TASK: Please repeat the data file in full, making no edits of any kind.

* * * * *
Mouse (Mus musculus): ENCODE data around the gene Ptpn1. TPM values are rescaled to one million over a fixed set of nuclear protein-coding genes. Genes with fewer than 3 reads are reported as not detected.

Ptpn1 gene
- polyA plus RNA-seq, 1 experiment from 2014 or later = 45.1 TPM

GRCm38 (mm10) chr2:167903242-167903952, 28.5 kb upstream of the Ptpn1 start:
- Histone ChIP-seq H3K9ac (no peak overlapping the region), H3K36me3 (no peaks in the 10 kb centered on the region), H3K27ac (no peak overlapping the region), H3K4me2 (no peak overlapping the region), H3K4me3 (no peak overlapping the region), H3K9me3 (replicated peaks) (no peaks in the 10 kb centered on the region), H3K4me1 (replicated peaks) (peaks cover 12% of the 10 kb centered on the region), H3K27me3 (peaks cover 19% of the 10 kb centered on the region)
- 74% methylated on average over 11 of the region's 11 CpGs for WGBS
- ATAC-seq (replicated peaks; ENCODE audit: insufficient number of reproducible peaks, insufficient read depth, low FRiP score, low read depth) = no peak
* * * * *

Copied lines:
Mouse (Mus musculus): ENCODE data around the gene Ptpn1. TPM values are rescaled to one million over a fixed set of nuclear protein-coding genes. Genes with fewer than 3 reads are reported as not detected.

Ptpn1 gene
- polyA plus RNA-seq, 1 experiment from 2014 or later = 45.1 TPM

GRCm38 (mm10) chr2:167903242-167903952, 28.5 kb upstream of the Ptpn1 start:
- Histone ChIP-seq H3K9ac (no peak overlapping the region), H3K36me3 (no peaks in the 10 kb centered on the region), H3K27ac (no peak overlapping the region), H3K4me2 (no peak overlapping the region), H3K4me3 (no peak overlapping the region), H3K9me3 (replicated peaks) (no peaks in the 10 kb centered on the region), H3K4me1 (replicated peaks) (peaks cover 12% of the 10 kb centered on the region), H3K27me3 (peaks cover 19% of the 10 kb centered on the region)
- 74% methylated on average over 11 of the region's 11 CpGs for WGBS
- ATAC-seq (replicated peaks; ENCODE audit: insufficient number of reproducible peaks, insufficient read depth, low FRiP score, low read depth) = no peak